In reply to:

james s. kennedy: When I came on active duty in the Air Force in 1958, I was stationed in the Bronx making a base pay of $222.30/month, so the pay rates seem fairly generous. At the time I retired in 1980 as a bird colonel, my pay was about 32K/year. I worked for Boeing for the next 24 years as a software, systems and test engineer. I came to Boeing with 5 degrees in engineering and physics, including 2 masters from MIT.

The pay rates in this article still seem generous, but no mention is made of pensions, healthcare insurance, sick leave, vacations, etc.

But if you love what you are doing..., that makes all the difference in the world. My Air Force pension, thanks to the magic of inflation, is now , more than twice my pay when I retired, and I have nearly free healthcare, via TriCare, not the VA. I see any doctor I want when I want, no copays, no deductibles, no nothing. P.S. The Air Force paid for nearly all my education.

Please feel free to sign up.

$1000 today is the equivalent of
$120 in 1958 ($22 if you're buying MIT tuition, was $1100, now $50k)
$354 in 1980 (your $32K = $90K in 2017)

$1000 dollars in salary and benefits cost to an employer gives about $700 in gross pay to an employee, which after tax gives the employee about $540 in spendable money. Since photographers are self-employed, they basically get to spend only half of what they are paid. So a $600 day rate means $300 spending money, the equivalent of $36 in 1958 or $106 in 1980. That's without looking at direct expenses for equipment, travel and lodging. Also, this is the top tier of the profession, only a few million dollars per year is paid to photographers by all the top publications combined, there probably aren't more than a couple of thousand photographers in the world that gross over $100k in such day rates per year and they spend like someone who makes less than half that much, less than US GDP per capita.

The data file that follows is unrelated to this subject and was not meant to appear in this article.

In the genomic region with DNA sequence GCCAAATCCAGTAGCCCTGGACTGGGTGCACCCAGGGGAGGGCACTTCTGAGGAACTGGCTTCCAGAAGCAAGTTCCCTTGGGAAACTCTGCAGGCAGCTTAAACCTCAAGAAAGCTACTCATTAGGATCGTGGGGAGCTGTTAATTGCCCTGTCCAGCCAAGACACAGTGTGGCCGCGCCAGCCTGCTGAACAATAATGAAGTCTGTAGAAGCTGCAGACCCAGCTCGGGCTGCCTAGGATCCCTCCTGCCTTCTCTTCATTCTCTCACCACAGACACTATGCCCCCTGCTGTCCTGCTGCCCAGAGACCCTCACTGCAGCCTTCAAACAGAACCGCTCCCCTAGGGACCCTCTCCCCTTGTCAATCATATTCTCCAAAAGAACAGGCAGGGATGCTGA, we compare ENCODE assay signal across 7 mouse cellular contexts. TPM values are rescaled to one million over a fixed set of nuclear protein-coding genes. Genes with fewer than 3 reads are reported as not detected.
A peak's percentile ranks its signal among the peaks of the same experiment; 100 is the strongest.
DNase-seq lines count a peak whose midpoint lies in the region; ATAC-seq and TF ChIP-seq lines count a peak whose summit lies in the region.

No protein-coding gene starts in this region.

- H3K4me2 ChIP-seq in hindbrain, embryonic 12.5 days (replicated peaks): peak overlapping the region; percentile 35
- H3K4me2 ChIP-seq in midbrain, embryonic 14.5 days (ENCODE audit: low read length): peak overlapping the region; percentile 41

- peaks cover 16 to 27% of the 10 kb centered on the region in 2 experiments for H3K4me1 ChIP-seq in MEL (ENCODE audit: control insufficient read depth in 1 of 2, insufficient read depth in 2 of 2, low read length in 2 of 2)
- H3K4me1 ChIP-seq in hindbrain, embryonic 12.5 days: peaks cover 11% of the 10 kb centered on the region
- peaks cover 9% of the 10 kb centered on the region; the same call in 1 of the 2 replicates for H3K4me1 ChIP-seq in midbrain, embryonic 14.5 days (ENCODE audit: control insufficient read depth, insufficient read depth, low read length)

Link | Posted on May 6, 2017 at 12:58 UTC
In reply to:

Mr Bolton: IF the drone was really 276 feet in the air, and traveling versus hovering, then it seems like it shouldn't have been shot at. The shooter should reasonably have to pay for the drone, and that should be the end of it.

But this is America, so facts (telemetry data, in this case) don't matter because FREEDOM.

brycesteiner: "I doubt birdshot could come close to travelling 276 feet, especially at a vertical angle."